On Thursday night, Cloudflare publicized a major bug that existed for several months in content delivery network — how web pages are loaded for users based on their location — that allowed private information like passwords, emails, and private messages to be scraped and cached by search engines like Google.

Essentially, sensitive data from websites like Fitbit, OK Cupid, and Uber was leaked onto the public web and cached by search engines.

It’s being called Cloudbleed and basically, you should change your passwords right now, but here’s why it took a week for the public to find out about it, from Cloudflare CTO John Graham-Cumming:

Google (and other search engines) had cached some of the leaked memory through their normal crawling and caching processes. We wanted to ensure that this memory was scrubbed from search engine caches before the public disclosure of the problem so that third-parties would not be able to go hunting for sensitive information.

In a blog post publicizing the problem — “Incident report on memory leak caused by Cloudflare parser bug” — Graham-Cumming explains that the company learned of the problem on February 17 by Google, but wanted to erase as much of the private data from search engine cache first.

“Our natural inclination was to get news of the bug out as quickly as possible, but we felt we had a duty of care to ensure that search engine caches were scrubbed before a public announcement,” Graham-Cumming writes.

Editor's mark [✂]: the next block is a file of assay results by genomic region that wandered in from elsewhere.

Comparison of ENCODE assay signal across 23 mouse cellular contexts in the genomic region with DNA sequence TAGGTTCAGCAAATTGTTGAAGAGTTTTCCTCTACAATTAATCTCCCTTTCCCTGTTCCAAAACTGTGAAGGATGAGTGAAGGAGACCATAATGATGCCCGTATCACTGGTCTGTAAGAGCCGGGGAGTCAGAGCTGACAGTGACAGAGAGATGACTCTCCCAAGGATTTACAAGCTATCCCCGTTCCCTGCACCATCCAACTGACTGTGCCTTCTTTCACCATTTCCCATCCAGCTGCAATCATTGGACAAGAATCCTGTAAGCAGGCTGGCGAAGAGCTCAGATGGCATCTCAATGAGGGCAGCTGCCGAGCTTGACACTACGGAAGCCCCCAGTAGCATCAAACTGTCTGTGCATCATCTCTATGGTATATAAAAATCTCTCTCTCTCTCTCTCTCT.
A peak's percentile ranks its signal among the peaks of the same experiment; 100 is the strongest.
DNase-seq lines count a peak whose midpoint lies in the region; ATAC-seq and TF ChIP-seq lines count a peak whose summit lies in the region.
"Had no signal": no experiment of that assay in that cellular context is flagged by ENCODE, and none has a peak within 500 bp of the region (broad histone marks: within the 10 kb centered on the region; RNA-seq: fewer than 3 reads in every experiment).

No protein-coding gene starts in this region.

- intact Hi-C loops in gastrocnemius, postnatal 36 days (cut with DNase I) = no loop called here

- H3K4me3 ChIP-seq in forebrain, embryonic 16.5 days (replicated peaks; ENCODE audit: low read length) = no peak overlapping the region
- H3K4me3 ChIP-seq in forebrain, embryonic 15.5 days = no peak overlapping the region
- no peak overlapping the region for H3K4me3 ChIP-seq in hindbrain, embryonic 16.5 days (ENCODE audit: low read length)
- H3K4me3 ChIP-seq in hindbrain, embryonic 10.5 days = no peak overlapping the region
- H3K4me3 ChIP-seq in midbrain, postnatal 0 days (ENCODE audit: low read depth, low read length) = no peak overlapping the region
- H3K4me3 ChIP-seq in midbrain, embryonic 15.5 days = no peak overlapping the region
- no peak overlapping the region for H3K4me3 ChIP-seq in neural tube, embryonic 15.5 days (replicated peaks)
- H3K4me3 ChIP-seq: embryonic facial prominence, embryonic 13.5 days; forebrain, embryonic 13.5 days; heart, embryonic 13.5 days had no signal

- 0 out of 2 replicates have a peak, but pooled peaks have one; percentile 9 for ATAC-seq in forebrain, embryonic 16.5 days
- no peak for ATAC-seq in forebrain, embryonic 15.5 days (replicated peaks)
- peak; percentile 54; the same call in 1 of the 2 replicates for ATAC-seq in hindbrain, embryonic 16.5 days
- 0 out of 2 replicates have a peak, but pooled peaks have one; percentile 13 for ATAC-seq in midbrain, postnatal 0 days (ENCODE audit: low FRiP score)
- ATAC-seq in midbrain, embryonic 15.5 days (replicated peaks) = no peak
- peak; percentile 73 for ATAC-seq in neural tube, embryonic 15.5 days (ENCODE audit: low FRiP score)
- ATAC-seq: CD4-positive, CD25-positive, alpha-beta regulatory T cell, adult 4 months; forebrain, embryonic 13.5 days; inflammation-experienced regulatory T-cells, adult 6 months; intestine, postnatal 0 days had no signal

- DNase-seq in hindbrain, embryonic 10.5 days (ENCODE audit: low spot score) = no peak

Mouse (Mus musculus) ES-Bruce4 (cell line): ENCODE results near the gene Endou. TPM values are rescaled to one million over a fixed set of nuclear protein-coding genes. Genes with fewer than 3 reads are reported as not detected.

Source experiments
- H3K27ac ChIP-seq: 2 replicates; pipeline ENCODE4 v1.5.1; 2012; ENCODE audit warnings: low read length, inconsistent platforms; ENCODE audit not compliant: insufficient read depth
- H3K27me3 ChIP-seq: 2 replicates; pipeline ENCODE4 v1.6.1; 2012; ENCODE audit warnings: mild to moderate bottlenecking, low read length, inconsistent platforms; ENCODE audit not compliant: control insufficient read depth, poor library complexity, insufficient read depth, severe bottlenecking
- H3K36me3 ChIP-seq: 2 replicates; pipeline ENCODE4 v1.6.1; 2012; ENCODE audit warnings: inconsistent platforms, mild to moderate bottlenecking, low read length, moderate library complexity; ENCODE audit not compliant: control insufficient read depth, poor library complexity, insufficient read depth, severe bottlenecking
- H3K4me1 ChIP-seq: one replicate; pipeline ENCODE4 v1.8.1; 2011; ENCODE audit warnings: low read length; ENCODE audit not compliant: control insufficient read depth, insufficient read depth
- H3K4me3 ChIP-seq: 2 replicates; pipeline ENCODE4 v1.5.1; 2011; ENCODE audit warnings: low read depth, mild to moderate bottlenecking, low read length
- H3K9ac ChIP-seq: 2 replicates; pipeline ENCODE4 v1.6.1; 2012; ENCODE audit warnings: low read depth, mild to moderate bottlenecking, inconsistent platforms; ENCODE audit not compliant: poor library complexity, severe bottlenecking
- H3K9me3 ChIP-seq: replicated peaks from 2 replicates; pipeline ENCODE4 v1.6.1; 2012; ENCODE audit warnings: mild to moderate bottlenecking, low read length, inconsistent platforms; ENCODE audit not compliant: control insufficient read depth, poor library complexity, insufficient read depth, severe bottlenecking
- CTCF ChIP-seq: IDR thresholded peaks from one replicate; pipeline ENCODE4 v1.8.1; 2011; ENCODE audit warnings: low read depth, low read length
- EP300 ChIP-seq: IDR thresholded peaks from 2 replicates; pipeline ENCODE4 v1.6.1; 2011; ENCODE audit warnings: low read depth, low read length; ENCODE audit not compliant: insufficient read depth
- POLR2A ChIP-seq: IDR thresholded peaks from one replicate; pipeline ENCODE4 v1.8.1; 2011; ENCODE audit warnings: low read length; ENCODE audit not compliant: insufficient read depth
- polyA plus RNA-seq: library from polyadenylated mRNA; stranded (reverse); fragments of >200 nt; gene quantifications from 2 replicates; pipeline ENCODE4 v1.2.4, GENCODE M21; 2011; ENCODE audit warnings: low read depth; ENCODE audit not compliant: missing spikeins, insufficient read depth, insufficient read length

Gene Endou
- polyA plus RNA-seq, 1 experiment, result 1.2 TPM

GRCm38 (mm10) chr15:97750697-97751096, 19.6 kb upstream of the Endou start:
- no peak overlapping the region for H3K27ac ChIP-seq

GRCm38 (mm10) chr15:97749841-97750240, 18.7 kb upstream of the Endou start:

Tavis Ormandy of Google’s Project Zero discovered the problem, and according to his original comments, “[personally identifiable information] was actively being downloaded by crawlers and users during normal usage, they just didn’t understand what they were seeing.” The information being leaked just looked like a mess of characters to the average user, but it quickly became clear to Ormandy what was happening.

It took every ounce of strength not to call this issue “cloudbleed,” he writes in the post.

How did the Cloudflare Cloudbleed Leak Happen?

In Graham-Cumming’s blog post, he explains that this leak could be traced back to one single character in CloudFlare’s code. That’s right. One character. One line of the code included the characters == instead of >=, which allowed the C code parser called Ragel to write past the buffer. “The Ragel code we wrote contained a bug that caused the pointer to jump over the end of the buffer and past the ability of an equality check to spot the buffer overrun,” writes Graham-Cumming. This was a piece of code that Ragel automatically generated, and Graham-Cumming admits that they weren’t using Ragel correctly.

This code had been present and running in CloudFlare for years, writes Graham-Cumming, but a recent code change to cf-HTML exposed the bug and caused it to start scraping personal information.

Here’s the full, unofficial list of websites affected by cloudbleed.

How to Protect Yourself from Cloudbleed

Some 5.5 million websites use Cloudflare’s services to pull their websites, so while it would be unusual — 1 in every 3,300,000 page loads, the company reports — that your password-protected information is surfacing in Google search results, it not impossible. “The greatest period of impact was from February 13 and February 18,” the company announced.

Security researcher Ryan Lackey, aka octal, offers some reassurance though: “There is always the potential someone malicious discovered this vulnerability independently and before Tavis, and may have been actively exploiting it, but there is no evidence to support this theory.”

Lackey says site operators should require their users to change their passwords, but that comes with drawbacks like lost customer trust or account deletion.

For users, changing your password — just don’t make it one of these terrible passwords — is key.